Exploring Asian Americans,

Exploring Asian Americans,
The Myth of the “Model Minority” and the Reality of Their Lives
By Jieli Li
There is a myth revolving around Asian Americans in the United States. Many Americans are led to believe that Asian Americans fare well as higher achievers in educa-tion and social status. The myth of the “model minority” first surfaced in the mid-1960s when William Petersen published his article “Success Story, Japanese American Style” in New York Times Magazine on January 9, 1966. By the early 1980s, the myth became more entrenched in American society as Newsweek (6 December 1982) had a cover story to applaud Asian Americans as a “Model Minority” that have achieved success despite their suffering from prejudice and discrimination. The author wrote, “Asian Americans now enjoy the nation’s highest median family income: $22,075 a year compared with $20,840 for whites, and . . . the industrious Asians believe they are contributing a needed shot of some vanishing American values: thrift, strong family ties, sacrifice for the children” (p. 39). Time (31 August 1987) continued to praise Asian American businessmen as successful entre-preneurs, and Asian American youths as academic “whiz kids,” especially in math and sciences. The image of model minority created by the media has generated a popular belief that Asian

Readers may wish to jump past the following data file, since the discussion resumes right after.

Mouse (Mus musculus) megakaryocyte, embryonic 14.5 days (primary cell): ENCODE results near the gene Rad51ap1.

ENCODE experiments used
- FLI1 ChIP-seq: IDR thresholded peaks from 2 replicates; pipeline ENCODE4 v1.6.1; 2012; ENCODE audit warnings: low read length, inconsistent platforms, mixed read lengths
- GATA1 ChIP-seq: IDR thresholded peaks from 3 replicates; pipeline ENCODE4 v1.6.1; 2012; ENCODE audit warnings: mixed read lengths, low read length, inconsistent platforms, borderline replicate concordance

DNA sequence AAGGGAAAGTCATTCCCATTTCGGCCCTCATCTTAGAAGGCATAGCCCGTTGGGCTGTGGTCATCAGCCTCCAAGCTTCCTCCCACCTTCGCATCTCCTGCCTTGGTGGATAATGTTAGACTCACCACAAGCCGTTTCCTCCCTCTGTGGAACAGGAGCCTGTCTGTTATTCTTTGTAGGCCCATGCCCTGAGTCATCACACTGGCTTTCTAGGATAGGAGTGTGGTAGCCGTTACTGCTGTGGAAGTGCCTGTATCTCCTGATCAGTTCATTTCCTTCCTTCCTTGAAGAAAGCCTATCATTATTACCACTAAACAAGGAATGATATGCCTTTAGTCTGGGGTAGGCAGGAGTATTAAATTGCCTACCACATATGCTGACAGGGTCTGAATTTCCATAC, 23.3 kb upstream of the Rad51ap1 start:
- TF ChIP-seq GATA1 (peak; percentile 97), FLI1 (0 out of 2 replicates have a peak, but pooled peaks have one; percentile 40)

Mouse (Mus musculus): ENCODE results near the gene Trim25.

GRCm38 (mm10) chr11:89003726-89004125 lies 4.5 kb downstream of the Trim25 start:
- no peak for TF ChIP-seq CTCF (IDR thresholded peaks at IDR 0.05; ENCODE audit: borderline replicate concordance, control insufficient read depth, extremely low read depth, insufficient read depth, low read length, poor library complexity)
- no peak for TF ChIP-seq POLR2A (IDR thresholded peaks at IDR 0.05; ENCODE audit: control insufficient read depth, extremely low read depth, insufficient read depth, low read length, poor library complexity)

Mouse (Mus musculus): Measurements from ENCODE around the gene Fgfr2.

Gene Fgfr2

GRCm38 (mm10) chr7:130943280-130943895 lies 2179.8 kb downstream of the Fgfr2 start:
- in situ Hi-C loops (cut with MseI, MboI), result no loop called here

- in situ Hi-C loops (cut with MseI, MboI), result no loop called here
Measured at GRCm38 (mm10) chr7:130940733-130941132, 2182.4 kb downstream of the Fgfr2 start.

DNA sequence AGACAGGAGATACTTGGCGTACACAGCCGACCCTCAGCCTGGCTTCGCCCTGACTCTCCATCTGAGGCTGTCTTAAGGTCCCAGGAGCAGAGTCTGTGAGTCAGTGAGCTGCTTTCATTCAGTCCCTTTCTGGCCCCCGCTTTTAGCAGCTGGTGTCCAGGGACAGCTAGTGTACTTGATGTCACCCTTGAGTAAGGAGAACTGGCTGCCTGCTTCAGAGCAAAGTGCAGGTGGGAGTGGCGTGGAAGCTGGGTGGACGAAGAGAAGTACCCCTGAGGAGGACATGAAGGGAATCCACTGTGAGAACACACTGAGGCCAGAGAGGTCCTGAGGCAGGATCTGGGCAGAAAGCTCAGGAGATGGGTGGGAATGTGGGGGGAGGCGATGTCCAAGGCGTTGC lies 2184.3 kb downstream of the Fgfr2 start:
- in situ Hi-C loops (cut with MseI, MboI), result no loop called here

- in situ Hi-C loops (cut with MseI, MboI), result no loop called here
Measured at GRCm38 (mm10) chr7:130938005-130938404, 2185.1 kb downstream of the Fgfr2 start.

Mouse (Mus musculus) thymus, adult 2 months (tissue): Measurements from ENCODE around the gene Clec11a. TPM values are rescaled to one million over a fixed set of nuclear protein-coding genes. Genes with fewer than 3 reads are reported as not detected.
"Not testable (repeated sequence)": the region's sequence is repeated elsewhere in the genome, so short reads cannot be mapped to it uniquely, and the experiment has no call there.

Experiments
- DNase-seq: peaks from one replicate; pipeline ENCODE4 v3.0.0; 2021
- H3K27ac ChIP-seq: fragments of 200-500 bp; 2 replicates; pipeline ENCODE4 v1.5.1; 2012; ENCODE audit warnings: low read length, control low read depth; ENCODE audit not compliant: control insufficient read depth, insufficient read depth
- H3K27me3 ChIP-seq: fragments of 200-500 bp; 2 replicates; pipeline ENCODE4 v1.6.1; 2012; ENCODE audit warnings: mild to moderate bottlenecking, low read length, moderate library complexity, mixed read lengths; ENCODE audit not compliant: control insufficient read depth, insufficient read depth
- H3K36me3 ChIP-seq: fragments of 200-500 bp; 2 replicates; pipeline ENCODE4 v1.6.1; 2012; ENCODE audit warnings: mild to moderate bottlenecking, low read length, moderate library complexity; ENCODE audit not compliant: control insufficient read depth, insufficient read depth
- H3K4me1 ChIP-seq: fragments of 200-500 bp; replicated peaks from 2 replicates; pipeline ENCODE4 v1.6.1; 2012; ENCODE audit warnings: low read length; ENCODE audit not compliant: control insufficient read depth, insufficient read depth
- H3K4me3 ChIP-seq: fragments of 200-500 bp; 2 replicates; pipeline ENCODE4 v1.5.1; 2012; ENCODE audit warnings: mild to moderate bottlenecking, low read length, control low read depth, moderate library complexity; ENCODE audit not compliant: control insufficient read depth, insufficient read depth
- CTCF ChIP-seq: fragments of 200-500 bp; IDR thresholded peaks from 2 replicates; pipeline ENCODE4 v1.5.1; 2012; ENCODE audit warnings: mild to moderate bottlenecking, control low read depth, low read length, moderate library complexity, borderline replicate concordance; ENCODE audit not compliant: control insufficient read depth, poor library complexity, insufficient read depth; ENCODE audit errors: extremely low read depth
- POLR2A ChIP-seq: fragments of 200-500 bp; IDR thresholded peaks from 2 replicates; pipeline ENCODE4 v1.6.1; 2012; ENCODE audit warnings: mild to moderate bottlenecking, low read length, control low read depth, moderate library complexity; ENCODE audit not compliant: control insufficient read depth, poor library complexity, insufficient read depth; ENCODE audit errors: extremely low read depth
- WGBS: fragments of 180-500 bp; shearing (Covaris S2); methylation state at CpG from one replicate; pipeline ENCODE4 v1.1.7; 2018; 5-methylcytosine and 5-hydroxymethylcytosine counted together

Americans are no longer the disadvantaged .. . and the discrimination and prejudice are things of the past. While Asian Americans’ relative accomplishments should not be denied by any means, the myth associated with the “model minority” thesis is questionable in its validity. In short, it is misleading in many ways and does not reflect the reality of Asian American lives.
Myth 1: “Asian Americans as an Ethnic Group Are Generally Faring Well.”
It has been a long tradition in American society that the people of Asian descent are referred to as “Asian Americans.” As such, they tend to be labeled indiscriminately as “all faring well.” Lowe (1991) and Trueba et al. (1993) argue that it is misleading to lump together Asians as a single homogeneous ethnic group, for Asian immi-grants came from different parts of Asia such as Mainland China, Japan, Taiwan, Hong Kong, Singapore, the Philippines, Korea, Thailand, Vietnam, Laos, Indonesia, Malaysia, and so on. These groups are a collection of diverse people with distinct linguistic, cultural, and social backgrounds. For example, Asian Indians come
Li, Jieli. 1999. “Exploring Asian Americans: The Myth of the ‘Model Minority’ and the Reality of Their Lives.” Pp. 134 41 in Perspectives in Social Problems, edited by Robert P. McNamara. St. Paul, MN: Coursewise. Copyright 0 1999 Jieli Li, Ohio University. Reprinted by permission.
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